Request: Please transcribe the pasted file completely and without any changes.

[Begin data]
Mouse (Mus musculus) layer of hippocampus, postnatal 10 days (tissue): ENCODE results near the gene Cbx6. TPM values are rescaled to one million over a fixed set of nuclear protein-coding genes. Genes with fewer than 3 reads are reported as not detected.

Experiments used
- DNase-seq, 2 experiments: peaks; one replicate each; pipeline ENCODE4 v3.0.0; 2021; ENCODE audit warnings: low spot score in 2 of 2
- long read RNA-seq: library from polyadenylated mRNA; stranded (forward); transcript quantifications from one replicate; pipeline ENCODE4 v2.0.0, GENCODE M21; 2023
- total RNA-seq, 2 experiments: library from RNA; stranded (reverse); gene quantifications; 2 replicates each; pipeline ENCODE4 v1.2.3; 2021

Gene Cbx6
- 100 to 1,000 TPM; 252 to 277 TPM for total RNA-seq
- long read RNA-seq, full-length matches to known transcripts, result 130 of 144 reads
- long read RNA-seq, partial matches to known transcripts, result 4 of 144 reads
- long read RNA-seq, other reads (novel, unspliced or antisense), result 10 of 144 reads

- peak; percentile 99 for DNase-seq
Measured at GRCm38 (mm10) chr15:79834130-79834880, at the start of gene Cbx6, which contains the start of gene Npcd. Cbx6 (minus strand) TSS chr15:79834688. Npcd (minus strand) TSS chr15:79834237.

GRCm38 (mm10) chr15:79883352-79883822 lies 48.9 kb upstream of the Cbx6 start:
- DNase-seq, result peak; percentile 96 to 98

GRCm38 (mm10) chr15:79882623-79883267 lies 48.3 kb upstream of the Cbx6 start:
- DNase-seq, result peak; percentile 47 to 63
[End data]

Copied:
Mouse (Mus musculus) layer of hippocampus, postnatal 10 days (tissue): ENCODE results near the gene Cbx6. TPM values are rescaled to one million over a fixed set of nuclear protein-coding genes. Genes with fewer than 3 reads are reported as not detected.

Experiments used
- DNase-seq, 2 experiments: peaks; one replicate each; pipeline ENCODE4 v3.0.0; 2021; ENCODE audit warnings: low spot score in 2 of 2
- long read RNA-seq: library from polyadenylated mRNA; stranded (forward); transcript quantifications from one replicate; pipeline ENCODE4 v2.0.0, GENCODE M21; 2023
- total RNA-seq, 2 experiments: library from RNA; stranded (reverse); gene quantifications; 2 replicates each; pipeline ENCODE4 v1.2.3; 2021

Gene Cbx6
- 100 to 1,000 TPM; 252 to 277 TPM for total RNA-seq
- long read RNA-seq, full-length matches to known transcripts, result 130 of 144 reads
- long read RNA-seq, partial matches to known transcripts, result 4 of 144 reads
- long read RNA-seq, other reads (novel, unspliced or antisense), result 10 of 144 reads

- peak; percentile 99 for DNase-seq
Measured at GRCm38 (mm10) chr15:79834130-79834880, at the start of gene Cbx6, which contains the start of gene Npcd. Cbx6 (minus strand) TSS chr15:79834688. Npcd (minus strand) TSS chr15:79834237.

GRCm38 (mm10) chr15:79883352-79883822 lies 48.9 kb upstream of the Cbx6 start:
- DNase-seq, result peak; percentile 96 to 98

GRCm38 (mm10) chr15:79882623-79883267 lies 48.3 kb upstream of the Cbx6 start:
- DNase-seq, result peak; percentile 47 to 63